“Minute by minute by minute by minute… I’ll be holding on”… a very timely hook/lyric from the Doobie Brothers circa 1978. As an aside, I wasn’t crazy about the addition of new lead singer, Michael McDonald, to the band. They morphed from a fun, entertaining bunch of rock and rollers to a homogenized group tailor made for adult alternative radio formats.
That being said, the lyric is quite appropriate for where we live today. In just two short months, the world has virtually abandoned any future planning in order to focus on daily tasks. Think how we’re all required to be present – washing hands, not touching our faces, using sanitizer, social distancing, wearing masks, planning formerly simple trips to the grocery or pharmacy. Every day is different, but every day is Groundhog Day. The upshot of being so immediately intentional is that we have less to look forward to. No one is planning vacations. When children will return to school is up in the air. Sports might come back, but probably in empty stadiums and arenas. What semblance of normalcy will we return to? When will it happen?
In the end, it’s all on the backs of science to make people feel safe. Very few will resume their prior lives without assurance that greater strides have been made on COVID-19. There needs to be mass availability for immediate testing and contact tracing. Prophylactic treatments, when discovered, will hopefully lead to a vaccine. Opening up businesses to get the economy on track doesn’t necessarily mean that folks will be flocking to them. I don’t know what letter of alphabet soup the recovery will look like, but it doesn’t seem like a “V” to me.
As we’ve discussed in prior missives, the stock market has been trading on immediate news via algorithms. However, you’ll be pleasantly surprised to see your statements for last month. Per CNBC, April 2020 was the best April in 82 years. That’s a rather flabbergasting statistic – equities tanked in the first quarter, only to have a substantive retracement. Why all the optimism? Did we have the quickest bear market on record? Can we trust what happened in April?
In my opinion, April’s positive track was due to two factors: hope and the Federal Reserve. Hope is rooted in COVID-19 treatments coming through the pipeline more quickly than originally thought. There is a great race in biotech to be the company that comes up with the universal pandemic panacea. Perhaps as importantly, the Fed has acted decisively to make funds available through various programs. This has allowed many businesses to stay open for the near term. As an advisor, I cannot afford to be totally rooted in the present. A major portion of my job is to anticipate what things will look like in the future. The stock market tries to do the same exercise, although it’s muted in times of excessive volatility like we’re experiencing now.
What do I see ahead? On the downside, I’m predicting a rash of bankruptcies and unemployment lasting longer than we’d like. I’m envisioning a very slow return to business as usual. The travel, hospitality, and restaurant industries face a long slog. Brick and mortar retail will continue to be eschewed in favor of online avenues. Colleges and universities will have difficulty staying afloat, as will many municipalities. The national debt will balloon geometrically. The bottom line is that it’s relatively easy to talk about the negatives. I’ve barely scratched the surface.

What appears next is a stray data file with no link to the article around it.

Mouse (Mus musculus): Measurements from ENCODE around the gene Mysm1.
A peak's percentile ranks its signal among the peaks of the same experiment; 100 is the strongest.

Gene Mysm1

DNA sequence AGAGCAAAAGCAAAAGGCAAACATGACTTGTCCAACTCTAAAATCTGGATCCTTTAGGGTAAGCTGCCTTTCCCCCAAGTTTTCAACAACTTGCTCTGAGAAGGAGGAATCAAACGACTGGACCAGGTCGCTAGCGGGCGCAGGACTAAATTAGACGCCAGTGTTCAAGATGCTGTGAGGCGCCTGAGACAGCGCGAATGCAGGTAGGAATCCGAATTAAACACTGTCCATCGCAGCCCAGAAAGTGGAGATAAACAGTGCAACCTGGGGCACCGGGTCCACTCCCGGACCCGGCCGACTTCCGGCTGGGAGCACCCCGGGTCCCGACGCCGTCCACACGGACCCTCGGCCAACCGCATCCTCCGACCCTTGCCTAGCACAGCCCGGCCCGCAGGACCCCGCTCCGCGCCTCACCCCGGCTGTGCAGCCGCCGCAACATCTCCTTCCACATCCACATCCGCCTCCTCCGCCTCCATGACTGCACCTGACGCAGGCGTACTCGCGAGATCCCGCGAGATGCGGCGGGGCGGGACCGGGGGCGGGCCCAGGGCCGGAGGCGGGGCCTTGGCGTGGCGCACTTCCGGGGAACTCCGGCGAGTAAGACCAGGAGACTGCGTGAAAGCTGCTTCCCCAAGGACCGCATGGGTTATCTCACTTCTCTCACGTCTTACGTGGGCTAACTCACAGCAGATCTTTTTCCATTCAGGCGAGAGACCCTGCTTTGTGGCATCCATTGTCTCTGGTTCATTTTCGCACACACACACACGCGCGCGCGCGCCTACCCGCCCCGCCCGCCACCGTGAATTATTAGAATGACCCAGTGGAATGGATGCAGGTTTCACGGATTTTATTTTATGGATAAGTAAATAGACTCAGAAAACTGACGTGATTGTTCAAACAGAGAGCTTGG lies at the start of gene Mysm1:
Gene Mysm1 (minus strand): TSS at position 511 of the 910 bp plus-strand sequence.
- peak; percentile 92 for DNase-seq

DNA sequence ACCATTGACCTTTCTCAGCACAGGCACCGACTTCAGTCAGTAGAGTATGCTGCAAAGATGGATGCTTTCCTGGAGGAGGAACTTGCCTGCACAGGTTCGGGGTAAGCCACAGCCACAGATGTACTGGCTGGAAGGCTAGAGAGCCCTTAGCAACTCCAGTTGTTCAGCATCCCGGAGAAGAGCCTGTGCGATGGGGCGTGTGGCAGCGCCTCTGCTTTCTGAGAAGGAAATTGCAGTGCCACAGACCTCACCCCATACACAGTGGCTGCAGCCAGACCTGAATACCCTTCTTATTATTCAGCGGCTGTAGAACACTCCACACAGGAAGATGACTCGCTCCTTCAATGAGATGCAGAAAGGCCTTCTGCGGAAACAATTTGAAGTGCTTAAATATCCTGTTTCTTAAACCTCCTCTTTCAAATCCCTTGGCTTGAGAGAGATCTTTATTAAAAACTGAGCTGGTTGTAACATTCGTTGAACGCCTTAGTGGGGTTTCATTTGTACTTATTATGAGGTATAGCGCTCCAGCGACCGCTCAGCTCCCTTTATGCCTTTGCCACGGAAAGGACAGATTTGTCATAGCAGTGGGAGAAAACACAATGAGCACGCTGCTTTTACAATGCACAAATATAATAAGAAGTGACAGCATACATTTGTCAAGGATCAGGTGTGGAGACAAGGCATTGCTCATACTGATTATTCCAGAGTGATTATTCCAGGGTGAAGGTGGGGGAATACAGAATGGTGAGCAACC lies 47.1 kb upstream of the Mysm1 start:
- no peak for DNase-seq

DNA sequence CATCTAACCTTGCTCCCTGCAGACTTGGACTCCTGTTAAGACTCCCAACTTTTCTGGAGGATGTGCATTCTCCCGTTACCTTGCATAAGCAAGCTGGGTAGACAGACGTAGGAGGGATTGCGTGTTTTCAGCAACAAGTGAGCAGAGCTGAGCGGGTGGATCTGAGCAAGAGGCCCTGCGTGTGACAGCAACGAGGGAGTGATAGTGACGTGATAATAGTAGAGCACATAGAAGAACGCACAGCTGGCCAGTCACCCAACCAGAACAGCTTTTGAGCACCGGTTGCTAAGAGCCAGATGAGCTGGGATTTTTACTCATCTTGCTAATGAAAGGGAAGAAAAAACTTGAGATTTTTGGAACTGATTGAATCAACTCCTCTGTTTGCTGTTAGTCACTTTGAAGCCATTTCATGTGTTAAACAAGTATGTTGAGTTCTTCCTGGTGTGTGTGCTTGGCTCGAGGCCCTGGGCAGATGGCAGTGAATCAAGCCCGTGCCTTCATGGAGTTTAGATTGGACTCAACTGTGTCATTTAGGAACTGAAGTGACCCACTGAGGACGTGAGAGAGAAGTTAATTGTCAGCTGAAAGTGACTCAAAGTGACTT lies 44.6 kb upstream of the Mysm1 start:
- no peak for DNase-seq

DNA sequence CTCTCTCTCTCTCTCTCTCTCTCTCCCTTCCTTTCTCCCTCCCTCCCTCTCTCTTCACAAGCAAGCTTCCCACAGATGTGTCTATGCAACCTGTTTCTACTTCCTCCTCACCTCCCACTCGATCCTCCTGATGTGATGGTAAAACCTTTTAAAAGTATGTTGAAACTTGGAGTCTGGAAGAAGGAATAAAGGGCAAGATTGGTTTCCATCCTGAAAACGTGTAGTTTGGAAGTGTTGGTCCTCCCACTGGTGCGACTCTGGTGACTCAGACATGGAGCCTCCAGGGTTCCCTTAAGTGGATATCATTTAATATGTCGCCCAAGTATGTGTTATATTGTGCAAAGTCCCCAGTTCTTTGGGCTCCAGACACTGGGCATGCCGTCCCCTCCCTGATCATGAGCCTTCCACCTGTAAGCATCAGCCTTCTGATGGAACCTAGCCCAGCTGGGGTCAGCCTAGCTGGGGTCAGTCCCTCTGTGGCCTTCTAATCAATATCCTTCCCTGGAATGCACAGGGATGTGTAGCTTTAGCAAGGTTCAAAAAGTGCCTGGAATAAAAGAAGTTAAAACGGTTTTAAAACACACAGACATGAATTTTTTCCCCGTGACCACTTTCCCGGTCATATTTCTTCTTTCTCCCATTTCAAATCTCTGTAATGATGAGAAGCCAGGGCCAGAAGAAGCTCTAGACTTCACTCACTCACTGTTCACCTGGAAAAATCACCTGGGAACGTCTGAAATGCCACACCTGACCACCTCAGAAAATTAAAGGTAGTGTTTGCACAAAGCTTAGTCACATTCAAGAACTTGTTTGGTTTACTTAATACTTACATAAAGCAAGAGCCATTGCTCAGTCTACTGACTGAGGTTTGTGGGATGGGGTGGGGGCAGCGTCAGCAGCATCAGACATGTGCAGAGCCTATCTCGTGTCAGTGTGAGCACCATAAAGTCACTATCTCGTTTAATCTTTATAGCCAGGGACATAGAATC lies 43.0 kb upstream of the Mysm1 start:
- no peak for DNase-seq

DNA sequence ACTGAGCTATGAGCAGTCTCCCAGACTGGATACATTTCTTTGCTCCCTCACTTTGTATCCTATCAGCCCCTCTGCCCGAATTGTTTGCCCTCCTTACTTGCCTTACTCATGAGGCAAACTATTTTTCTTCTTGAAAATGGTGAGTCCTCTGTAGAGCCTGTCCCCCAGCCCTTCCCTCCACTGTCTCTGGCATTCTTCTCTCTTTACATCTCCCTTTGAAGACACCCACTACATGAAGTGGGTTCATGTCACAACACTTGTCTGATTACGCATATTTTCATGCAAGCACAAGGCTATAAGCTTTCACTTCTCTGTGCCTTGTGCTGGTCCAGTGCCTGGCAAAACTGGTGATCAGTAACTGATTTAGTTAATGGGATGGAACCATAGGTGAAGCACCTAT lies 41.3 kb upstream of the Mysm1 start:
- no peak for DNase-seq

At the same time, there are balancing positives. There’s an old saying, “Don’t fight the Fed.” With Chairman Powell committed to keeping the monetary spigot open indefinitely, that’s a critical bulwark. I’m also confident that Americans will get back to being Americans when the safety of a vaccine is available for all. Pent up demand for all that we cannot do or buy now will be incredible. Equities continue to be virtually impossible to trade. The VIX, or Volatility Index, is still three times what it was before the Coronavirus hit. Yesterday’s Dow trading saw a 3% intraday move, and those have been the norm. In the past two plus weeks, oil has gone from negative $37/barrel to positive $26. What logicality is there in that move?
As investors, it all boils down to assumption of risk and timeframe. I have no idea whether or not this upward trend will continue. We may have missed a historic buying opportunity in March. Then again, Warren Buffett didn’t buy anything either. The daily vicissitudes of Wall Street are both wondrous and aggravating. I wish that my crystal ball weren’t so opaque. This is a better time to discuss these issues than a couple months ago simply because the overall level of sheer terror has subsided. It’s much easier to be rational when portfolios are recovering rather than plummeting. RC, Ruth, Christie, and I are here to assist in any way we can. Please feel free to reach out at your convenience.
Finally, don’t forget to think about mothers on Sunday. Whether or not we like living in a nervous world, we wouldn’t be here without them. Take care and stay healthy. Minute by minute by minute, we all need to keep holding on.
The opinions expressed in this letter are those of William Schiffman and should not be construed as specific investment advice. All information is believed to be from reliable sources; however, no representation is made to its completeness or accuracy. All economic and performance information is historical and not indicative of future results. Diversification cannot assure a profit or guarantee against a loss. The S&P 500 Index is a broad based unmanaged index of 500 stocks, which is widely recognized as representative of the equity market in general. Indices are unmanaged and do not incur fees. One cannot directly invest in an index.
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